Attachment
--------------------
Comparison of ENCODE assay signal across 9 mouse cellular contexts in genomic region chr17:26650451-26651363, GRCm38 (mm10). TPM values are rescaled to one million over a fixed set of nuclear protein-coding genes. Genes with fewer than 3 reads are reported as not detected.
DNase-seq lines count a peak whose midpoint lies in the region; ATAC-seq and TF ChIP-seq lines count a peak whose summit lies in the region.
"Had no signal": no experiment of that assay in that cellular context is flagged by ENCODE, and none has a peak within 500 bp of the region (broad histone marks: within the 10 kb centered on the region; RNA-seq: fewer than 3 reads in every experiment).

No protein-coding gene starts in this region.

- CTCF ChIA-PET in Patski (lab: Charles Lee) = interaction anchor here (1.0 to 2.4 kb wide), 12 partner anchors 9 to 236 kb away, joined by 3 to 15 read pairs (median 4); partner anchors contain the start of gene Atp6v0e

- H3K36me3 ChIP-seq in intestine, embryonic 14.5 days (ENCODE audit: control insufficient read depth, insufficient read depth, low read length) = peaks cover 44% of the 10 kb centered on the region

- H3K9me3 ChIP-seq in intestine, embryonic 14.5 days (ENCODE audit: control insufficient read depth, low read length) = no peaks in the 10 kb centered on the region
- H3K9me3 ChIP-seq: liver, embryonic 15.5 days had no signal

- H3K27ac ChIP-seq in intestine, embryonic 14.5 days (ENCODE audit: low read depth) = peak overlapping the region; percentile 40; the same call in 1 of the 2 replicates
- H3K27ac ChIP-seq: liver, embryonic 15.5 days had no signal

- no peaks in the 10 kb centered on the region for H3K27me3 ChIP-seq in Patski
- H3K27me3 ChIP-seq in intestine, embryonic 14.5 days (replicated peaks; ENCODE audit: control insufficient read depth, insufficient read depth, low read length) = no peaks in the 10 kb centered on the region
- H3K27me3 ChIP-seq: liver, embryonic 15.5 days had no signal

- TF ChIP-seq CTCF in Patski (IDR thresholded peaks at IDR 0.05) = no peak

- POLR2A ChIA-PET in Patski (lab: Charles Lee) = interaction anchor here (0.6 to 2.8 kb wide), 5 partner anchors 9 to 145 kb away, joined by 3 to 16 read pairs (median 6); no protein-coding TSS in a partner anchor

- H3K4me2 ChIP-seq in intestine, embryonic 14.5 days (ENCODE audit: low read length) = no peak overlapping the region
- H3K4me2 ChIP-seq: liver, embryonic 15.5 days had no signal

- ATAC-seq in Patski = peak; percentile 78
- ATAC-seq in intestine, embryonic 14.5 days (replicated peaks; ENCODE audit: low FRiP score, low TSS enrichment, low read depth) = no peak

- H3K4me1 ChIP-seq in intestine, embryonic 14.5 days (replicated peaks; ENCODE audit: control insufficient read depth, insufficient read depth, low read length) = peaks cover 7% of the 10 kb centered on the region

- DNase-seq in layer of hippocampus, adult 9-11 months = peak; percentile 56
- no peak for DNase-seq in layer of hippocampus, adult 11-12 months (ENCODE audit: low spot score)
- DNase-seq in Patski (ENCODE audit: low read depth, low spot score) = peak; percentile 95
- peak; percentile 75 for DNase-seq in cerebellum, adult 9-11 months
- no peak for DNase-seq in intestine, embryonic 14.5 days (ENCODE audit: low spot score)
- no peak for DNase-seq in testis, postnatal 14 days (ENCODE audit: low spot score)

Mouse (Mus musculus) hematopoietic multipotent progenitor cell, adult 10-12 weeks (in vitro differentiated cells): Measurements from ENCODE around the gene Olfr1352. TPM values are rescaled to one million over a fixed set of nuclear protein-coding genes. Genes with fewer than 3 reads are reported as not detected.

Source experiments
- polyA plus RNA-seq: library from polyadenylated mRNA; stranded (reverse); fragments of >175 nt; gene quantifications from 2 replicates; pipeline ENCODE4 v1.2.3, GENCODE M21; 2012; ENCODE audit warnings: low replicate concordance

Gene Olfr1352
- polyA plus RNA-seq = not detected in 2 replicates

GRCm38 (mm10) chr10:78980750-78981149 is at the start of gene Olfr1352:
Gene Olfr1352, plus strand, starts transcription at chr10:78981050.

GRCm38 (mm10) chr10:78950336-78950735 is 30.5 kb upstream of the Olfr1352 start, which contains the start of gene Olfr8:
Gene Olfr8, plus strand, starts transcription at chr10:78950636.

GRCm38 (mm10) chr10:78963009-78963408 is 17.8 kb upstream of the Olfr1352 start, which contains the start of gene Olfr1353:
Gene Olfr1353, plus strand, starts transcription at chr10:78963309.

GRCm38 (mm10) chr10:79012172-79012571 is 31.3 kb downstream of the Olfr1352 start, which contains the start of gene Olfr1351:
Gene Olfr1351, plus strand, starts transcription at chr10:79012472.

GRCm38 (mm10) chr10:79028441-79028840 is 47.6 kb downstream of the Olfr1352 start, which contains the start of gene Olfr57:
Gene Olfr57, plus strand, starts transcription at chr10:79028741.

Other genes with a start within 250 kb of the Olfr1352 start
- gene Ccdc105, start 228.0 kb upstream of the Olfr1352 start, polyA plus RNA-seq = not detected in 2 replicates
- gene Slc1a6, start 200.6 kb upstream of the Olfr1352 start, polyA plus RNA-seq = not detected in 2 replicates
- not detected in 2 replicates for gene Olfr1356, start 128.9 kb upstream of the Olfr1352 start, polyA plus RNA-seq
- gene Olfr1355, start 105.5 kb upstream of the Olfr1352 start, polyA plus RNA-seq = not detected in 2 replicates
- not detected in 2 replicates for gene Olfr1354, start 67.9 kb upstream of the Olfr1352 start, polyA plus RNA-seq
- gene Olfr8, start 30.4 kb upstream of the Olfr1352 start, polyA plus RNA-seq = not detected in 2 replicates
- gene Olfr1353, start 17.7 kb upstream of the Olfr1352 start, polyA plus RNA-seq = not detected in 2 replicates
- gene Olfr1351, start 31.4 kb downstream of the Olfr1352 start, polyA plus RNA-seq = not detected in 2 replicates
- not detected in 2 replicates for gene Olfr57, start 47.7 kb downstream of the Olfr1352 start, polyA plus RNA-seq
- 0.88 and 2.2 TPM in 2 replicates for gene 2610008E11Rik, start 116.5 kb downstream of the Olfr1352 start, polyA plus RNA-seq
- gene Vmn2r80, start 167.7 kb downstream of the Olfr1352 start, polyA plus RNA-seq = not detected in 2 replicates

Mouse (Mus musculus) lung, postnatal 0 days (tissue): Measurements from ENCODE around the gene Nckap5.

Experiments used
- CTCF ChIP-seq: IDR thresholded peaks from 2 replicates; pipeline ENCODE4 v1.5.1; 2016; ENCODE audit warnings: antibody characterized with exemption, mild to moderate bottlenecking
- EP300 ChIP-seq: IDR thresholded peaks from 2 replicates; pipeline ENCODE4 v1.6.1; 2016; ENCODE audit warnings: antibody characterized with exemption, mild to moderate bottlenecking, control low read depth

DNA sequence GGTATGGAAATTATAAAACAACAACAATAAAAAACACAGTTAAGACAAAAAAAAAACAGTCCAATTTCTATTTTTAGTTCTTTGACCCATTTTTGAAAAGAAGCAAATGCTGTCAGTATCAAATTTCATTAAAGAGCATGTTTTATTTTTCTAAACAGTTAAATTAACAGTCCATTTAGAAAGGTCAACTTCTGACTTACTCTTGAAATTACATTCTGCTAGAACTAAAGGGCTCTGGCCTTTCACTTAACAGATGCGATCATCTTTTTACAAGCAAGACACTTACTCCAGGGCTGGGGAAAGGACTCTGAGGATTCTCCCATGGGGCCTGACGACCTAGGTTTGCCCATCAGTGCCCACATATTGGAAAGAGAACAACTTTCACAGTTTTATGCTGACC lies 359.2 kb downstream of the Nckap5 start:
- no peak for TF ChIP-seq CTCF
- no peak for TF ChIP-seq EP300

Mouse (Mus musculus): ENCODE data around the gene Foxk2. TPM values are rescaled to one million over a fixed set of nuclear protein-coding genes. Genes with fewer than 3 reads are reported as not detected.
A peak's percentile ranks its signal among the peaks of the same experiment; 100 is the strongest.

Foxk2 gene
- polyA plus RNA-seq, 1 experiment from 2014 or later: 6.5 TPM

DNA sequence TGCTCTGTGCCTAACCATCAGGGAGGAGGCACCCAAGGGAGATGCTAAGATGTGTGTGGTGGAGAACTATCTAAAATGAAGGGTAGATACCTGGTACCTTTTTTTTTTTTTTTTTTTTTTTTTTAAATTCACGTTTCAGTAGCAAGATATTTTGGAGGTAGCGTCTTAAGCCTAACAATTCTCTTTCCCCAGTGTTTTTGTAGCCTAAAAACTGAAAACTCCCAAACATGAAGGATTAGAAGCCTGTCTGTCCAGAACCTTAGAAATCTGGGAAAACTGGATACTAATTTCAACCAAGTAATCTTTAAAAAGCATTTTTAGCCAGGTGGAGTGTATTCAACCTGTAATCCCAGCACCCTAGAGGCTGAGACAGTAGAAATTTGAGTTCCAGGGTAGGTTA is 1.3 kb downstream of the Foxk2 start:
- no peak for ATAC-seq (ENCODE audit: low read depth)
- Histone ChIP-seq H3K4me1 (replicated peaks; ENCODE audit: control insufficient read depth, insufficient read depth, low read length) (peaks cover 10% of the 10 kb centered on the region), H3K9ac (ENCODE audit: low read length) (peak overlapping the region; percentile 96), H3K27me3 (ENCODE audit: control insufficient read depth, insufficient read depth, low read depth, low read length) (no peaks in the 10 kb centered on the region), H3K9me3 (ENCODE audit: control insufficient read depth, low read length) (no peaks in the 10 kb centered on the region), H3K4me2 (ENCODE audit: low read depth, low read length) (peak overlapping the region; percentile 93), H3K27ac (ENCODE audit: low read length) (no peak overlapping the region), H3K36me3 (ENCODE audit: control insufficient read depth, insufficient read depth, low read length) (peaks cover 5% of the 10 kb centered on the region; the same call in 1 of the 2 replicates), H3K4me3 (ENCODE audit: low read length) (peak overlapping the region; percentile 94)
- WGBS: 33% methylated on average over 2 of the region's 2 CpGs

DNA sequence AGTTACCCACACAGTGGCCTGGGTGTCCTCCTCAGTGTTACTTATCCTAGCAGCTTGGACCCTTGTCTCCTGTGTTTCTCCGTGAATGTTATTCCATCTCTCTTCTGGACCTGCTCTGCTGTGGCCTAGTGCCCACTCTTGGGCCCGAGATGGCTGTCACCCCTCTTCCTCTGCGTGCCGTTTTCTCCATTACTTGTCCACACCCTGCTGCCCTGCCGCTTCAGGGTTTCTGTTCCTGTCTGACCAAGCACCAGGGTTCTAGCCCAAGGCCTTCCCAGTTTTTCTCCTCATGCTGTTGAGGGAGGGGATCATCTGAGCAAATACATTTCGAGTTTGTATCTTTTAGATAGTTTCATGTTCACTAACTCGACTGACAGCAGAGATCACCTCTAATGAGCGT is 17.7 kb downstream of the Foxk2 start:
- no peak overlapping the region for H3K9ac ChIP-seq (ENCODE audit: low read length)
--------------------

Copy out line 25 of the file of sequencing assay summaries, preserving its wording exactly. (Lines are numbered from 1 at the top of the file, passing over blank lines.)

- no peak for DNase-seq in intestine, embryonic 14.5 days (ENCODE audit: low spot score)